I’m tempted to use a phrase I probably shouldn’t — SFW? (4th definition here if you are not familiar.) The film has over 9 million views on YouTube and plenty more elsewhere. It has given silly arguments to countless climate deniers to use for years. It has empowered all the e-mobility skeptics and renewable energy adversaries I have had to face and now will have to face in the future. The reviews and debunking will only be read within our cleantech bubble and we will all share the same sense of satisfaction that we have proven him wrong. SFW? The rich got richer (Michael), the misinformed got more misinformed (them), the climate-change-painfully-aware-and-anxious got more climate-change-painfully-aware-and-anxious (us). The fact the film mixes solid claims and arguments with total nonsense, outdated figures, and common misconceptions makes the whole debunking more difficult and I have found myself quite helpless a few times. A great summary of what’s wrong with Planet of the Humans is here if you need guns to shoot at other panelists.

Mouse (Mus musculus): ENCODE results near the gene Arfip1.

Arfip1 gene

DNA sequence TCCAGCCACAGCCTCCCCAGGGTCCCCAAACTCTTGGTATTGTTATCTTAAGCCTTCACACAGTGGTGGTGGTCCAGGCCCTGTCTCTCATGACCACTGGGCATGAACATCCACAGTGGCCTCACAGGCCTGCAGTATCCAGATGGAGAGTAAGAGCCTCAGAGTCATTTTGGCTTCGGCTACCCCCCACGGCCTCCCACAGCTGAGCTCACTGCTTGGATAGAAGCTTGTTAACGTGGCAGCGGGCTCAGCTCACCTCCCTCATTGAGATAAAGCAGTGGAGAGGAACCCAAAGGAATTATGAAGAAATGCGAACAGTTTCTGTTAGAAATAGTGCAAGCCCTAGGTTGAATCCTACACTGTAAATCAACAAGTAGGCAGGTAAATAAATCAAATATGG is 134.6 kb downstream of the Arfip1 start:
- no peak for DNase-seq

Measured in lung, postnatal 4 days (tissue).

Meanwhile, in the wild east … another film was released. It’s called It’s Okay to Panic. It wasn’t made to make money or for clickbait, nor was it made to ridicule one group or another. It was made to tell a story, an emotional and sentimental story of one man’s mission to educate about climate change, to share his knowledge on the threats we’re facing, to build a community around that idea. It is a story about Professor Szymon Malinowski. He is the founder and leader of the most popular and respected internet portal on climate science in Poland — Nauka o Klimacie. It’s only in Polish, so you must believe me it is pure gold. The section called Facts and Myths is an endless source of climate knowledge delivered in a concise, smart, and often entertaining way, and the real cherries on top are the comments under each article, sometimes hundreds of them, where the professor’s team answers the most ridiculous claims and arguments with unbelievable patience and skill.